Here’s what happened in Mutiny this week.

Jo started off the week with the tragic news of Laurie Baker’s death. He also blogged about how Google played an April Fool prank and the ABCs of audio/music blogging
Nita wrote about some students who have moderate views on reservations. She is concerned that couples can no longer enjoy sunsets on sea fronts without looking over their shoulders and is worried about wild Life in India which is under grave threat
Swetha takes a sneak peek at Sivaji – Rajnikant’s Next Blockbuster
Jerry blogged prolifically about Eragon, Mid-Night Hot and The New Detectives  CPM. He rants about why the M6A1 is being deployed overseas.
Guru tells us about Network Computers and provided some very informative links in HowTo: Startups
Chacko writes about  a league for cricket and  gives his opinion on the BJP. He also shows us a very  interesting piece of Indian art in a restaurant in Smash Menu.
Cakerfare informs us about ATM Access in Bihar
Maltesh writes about Logan and opines that we should not give a reservation to folks who don’t want to stay in India
Gentledude writes about the ubiquitous hand pump
Sridhar ended the week informing us that Musharraf is deliberately letting Talibanization creep into main cities
 Keep coming back for more at the Mutiny !


Sixteen Asiatic lions were killed in Gir Forest Sanctuary in the first three months of this year. Shockingly, these killings happened in ten separate incidents. Apparently, the culprits have been found, a gang which killed the lions with poison, traps and sharpened bamboo sticks. Its shocking that these kind of incidents are allowed to happen. It simply cannot, not without the connivance of forest guards. The guards are believed to be undergoing lie detector tests now.

But the government is not tackling this issue on a war footing. Inspite of these incidents being reported widely in the media, the weekly cabinet meeting on on Wednesday (4th) did not discuss the issue.

Our tigers are suffering the same fate. All India statistics show that while there were 40,000 tigers at the beginning of the 20th century, today the exact number could be barely over a thousand! However, official figures tell a different story, and say that there are about 3000 plus tigers, but conservationists do not believe these figures.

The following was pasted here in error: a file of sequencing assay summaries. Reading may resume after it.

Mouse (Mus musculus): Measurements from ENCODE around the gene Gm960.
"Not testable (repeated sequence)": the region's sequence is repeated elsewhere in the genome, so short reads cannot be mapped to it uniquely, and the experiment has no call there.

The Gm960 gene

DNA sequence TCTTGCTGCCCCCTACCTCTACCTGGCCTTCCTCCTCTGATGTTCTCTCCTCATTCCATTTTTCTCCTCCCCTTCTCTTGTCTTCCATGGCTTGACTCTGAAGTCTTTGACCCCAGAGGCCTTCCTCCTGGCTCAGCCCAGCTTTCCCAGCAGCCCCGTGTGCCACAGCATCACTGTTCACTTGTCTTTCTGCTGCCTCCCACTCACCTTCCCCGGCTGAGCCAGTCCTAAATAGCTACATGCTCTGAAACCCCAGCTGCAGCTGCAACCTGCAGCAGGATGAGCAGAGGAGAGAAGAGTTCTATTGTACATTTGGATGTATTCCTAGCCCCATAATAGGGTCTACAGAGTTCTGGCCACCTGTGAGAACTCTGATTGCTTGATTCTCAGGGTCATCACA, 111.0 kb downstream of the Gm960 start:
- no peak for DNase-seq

Everyone knows what happened in Sariska Game Reserve in Rajasthan. There is not a single tiger left there. In fact, the Comptroller and Auditor General (CAG) in a 2006 report blamed the Rajasthan Government squarely for its “complete failure” in controlling poaching and encroachment on forest land.

All in all, its clear that our government is not serious about protecting Wildlife. Here we are, heading towards being the number two economy by 2050, but Wildlife can go take a back seat.

(Photos sourced from birdsart.com and the bbc

India, cricket, World Cup, New Species, Mutiny, Defense, Treaty

Hindumommy started off the week with an aptly modified Gita , tailored to the lifestyle of the modern working individual.
She also commented on Master Blaster, a comic book series about a superhero swinging into the Indian scene and loosely based on Indian cricketeer Sachin Tendulkar.

Nita noticed that Bihar, more aware of its unusually high illiteracy rate, began using police to enforce education for the multitude of children that do not attend school in this state. Later, she wrote about the relative stability of mutual funds and their value as an investment – but warned that returns are not as high as other arenas of the stock market. She brought to our attention the sad plight of buildings neglecting to properly maintain their elevators, and discussed India’s role in a crucial security arrangement in the Asia-Pacific region.

Jo alerted us to a novel “Ahimsa” method for creating silk textiles, then turned the spotlight to Saudabi, a Kerlatile who is now an employee at global investment bank Goldman Sachs.